How to choose the right hostel

I frickin LOVE a hostel. As a frequent solo traveller, they’re a must for getting the most out of your trip, especially if you are on a tight budget. But my beloved dwell areas still have that old stigma attached to them; dirty, cramped ‘hippie’ residing holes, similar to that place we all saw Leo stay in at the start of ‘The beach’ (my friend stayed there by the way).

Recently someone visiting a city at the same time as me told me to “come meet me at my hotel, it’s way nicer than your place”. It made me a little angry. Sure, your hotel was probably a lot bigger and shinier than my hostel. But that particular hostel was actually home to one of the cities most popular bars, frequented just as much by locals as tourists. So who had the better atmosphere (and a 30 sec walk home from bar to bed)?

Where to start

Oh the internet is a wonderful thing! For every new city I visit, I have 3 must have sites/apps.

The first two simply ask you to pop in your dates, location and away you go. They’ll give you a full run down of hostels in that place, complete with distance to the centre and a shed ton of traveller reviews. You can browse pictures of dorms and communal areas from the hosts, full price lists of different dorm/room sizes, and booking is done with two clicks of your mouse/Iphone/whatever.


So ‘why use Trip Advisor as well’? I hear you ask. Wellllll.. it’s a back up. Photo’s on the first two are dropped by the hostels themselves. Think of yourself on Tinder; would you be putting up any raggedy ‘off day’ pics? Thought not. Trip Advisor lets the user put up any ‘dirty bathroom’ pictures, that might ultimately be your deal breaker.

Decide on your ‘non-negotiables’

A lot of people make the common mistake of choosing a hostel because it has the top rated score, or because they’ve read an article somewhere that sings its praises. What might be high scoring for you might not be as important to another traveller.

Both HostelWorld and HostelBookers will let you filter your searches by ‘Rating’. Once you’ve done that, have a good look through the actual reviews that people have written. On a recent trip, I was itching to go stay in a hostel I’d read was (quote) ‘one of the coolest hostels in the world’. It scored OK, but a lot of solo travellers had commented that it was so big that meeting people was difficult if you were by yourself. I immediately scored it off the potential list.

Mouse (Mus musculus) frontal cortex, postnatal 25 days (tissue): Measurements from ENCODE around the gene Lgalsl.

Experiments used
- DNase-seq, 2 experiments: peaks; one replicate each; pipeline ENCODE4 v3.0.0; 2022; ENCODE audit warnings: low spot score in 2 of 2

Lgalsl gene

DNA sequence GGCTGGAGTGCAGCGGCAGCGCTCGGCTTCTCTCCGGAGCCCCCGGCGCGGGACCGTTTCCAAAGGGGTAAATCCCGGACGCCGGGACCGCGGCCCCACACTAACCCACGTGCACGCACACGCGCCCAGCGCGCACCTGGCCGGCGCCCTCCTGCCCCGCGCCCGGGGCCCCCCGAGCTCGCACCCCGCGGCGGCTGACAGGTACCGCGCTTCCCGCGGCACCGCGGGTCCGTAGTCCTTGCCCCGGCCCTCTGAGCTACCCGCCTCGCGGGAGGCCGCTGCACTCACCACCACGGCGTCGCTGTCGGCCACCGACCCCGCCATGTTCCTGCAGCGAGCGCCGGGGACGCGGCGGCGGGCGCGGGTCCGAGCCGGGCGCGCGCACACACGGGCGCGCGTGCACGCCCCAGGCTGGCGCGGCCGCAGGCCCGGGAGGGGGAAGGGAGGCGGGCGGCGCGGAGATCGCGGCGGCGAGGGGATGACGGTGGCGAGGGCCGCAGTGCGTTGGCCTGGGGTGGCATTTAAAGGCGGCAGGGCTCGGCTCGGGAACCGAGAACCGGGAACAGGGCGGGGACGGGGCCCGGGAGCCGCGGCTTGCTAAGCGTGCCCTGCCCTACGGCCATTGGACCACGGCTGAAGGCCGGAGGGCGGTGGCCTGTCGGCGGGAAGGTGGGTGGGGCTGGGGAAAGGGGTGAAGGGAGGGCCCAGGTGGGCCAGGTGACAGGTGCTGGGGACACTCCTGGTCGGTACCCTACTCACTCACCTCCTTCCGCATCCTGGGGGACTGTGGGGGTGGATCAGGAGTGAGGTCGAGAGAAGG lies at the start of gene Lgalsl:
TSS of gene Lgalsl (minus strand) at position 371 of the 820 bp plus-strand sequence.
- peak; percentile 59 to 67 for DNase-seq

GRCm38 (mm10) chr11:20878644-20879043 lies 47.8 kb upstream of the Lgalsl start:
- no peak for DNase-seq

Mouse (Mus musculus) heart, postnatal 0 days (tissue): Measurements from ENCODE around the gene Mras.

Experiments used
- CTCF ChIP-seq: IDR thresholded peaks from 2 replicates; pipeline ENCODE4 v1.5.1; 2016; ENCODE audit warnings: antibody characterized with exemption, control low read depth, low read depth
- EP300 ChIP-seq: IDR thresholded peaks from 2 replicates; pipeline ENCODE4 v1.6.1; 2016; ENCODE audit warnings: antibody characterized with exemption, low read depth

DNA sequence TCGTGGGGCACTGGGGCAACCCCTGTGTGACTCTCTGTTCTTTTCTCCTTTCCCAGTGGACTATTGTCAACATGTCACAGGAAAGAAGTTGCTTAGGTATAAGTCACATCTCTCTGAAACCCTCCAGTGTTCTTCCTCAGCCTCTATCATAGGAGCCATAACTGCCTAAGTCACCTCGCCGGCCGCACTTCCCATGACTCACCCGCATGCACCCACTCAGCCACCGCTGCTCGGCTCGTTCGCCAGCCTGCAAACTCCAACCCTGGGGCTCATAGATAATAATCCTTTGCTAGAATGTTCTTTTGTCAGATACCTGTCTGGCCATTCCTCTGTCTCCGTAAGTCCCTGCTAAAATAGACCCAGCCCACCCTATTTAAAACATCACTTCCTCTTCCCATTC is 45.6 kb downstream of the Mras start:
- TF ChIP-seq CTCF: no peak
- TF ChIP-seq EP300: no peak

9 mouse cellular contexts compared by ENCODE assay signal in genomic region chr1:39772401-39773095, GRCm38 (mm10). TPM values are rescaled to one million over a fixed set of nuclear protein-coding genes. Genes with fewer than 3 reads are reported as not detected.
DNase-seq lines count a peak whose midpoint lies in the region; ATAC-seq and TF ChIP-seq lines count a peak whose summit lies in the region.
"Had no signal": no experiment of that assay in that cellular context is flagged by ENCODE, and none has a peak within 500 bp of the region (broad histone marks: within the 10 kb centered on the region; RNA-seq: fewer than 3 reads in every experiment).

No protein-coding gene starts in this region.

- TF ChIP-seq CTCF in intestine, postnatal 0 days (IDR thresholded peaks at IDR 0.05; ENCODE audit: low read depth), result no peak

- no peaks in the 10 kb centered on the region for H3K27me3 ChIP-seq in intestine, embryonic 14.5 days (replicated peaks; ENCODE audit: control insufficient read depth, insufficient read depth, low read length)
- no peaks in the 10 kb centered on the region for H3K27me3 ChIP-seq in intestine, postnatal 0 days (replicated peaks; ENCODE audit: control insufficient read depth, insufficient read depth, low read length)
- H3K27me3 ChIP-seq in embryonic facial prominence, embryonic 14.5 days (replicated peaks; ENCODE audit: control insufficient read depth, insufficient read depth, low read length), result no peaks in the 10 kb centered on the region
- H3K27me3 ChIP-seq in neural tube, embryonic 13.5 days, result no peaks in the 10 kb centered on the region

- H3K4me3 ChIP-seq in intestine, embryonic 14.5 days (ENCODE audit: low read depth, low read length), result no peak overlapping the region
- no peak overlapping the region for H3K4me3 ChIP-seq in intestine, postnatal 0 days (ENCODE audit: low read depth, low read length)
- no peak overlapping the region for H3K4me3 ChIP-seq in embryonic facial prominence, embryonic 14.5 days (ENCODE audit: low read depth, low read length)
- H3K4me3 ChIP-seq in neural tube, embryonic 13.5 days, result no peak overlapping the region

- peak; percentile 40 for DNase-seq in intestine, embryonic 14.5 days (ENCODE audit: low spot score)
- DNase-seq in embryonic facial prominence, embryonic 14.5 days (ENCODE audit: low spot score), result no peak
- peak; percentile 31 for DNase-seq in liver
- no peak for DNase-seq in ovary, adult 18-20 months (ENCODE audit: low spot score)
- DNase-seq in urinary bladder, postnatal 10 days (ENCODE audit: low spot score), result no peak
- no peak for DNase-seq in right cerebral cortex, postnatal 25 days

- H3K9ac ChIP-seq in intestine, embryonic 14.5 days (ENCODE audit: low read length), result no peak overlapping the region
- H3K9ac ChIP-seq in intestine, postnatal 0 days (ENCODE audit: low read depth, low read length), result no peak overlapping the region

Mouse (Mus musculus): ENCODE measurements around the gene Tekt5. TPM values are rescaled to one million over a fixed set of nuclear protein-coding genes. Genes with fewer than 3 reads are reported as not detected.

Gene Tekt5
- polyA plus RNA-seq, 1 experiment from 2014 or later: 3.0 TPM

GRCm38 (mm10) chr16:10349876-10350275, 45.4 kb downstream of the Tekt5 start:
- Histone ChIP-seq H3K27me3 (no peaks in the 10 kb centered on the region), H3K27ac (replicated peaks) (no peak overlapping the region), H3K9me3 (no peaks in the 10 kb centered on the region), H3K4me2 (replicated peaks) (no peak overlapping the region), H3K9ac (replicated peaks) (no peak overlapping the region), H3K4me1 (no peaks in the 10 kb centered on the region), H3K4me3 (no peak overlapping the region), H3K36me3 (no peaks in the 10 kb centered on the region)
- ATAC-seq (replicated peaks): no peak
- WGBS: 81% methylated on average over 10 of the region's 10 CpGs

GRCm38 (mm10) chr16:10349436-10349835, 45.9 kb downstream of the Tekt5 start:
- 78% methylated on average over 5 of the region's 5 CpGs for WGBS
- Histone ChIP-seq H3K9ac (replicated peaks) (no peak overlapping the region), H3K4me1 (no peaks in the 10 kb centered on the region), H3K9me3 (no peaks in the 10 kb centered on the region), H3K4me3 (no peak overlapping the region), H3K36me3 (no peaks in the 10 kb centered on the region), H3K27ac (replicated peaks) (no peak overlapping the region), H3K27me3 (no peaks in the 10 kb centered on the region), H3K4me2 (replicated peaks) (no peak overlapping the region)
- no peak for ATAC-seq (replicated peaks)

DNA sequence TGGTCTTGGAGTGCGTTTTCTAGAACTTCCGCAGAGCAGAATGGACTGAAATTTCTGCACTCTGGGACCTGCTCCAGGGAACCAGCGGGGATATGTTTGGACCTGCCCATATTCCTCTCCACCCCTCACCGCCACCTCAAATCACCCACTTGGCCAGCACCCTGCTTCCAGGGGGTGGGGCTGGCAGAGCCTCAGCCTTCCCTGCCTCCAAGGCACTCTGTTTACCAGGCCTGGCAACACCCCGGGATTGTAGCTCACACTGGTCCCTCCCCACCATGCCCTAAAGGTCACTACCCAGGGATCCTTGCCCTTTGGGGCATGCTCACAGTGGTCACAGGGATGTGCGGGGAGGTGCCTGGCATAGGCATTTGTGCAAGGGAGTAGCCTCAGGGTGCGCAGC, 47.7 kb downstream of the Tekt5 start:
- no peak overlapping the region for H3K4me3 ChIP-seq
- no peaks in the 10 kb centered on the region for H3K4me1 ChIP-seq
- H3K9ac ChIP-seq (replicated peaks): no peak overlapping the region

Choose at least two ‘non negotiables’. The things you care about the most:

  • Value for Money (are you on a budget?)
  • Security (are you concerned about the area?)
  • Location (do you want to be as close to tourist spots as possible?)
  • Staff (do you care if the staff are tentative?)
  • Atmosphere (are you looking to make friends?)
  • Cleanliness (is it next to godliness?)
  • Facilities (do you want extras like kitchen to do your own cooking?)


Once you know what you can’t do without, you can eliminate accordingly

Be aware of the number of reviewers

This is another thing that catches folk out. Each hostel will have a little number beside it, telling you how many reviews they’ve had. A hostel might be scoring high, but may only have 10 reviews (I’d be cautious that this isn’t many people to go by). If a hostel is scoring over 90% with more than 500 reviews, i’d say it’s doing pretty well – you can’t please everyone. Again, go see why it was down scored.


Choosing your room

Solo traveller: If you’re a solo traveller, I URGE you to stay in a dorm. Pleeeaasssee!! On most occasions, someone is bound to talk to you if you’re sharing a room with them; it’s by far the best way to meet people.

If the idea of sharing a room with loads of people puts you off, don’t be dismayed. A lot of hostels now have a good few different room options; private rooms with en-suites, private rooms with shared bathrooms, 4 bed dorms, all female dorms, 10 bed dorms etc etc. Obviously, you will pay less, the less fussy you are.


Group travellers: My friends are a social bunch, half the fun of travelling together is that we like to meet new people together. As a result, we’d still stay in hostels. Weekends away or holidays that you have a larger budget for are the prime opportunity to book yourself into a cheeky private room. A lot of hostels will give you extra benefits, free towels, breakfast etc. Making friends is a lot easier in a pair (or more), so private rooms will give you all the social benefits in a bit more luxury (some of the rooms are unreal!!!).


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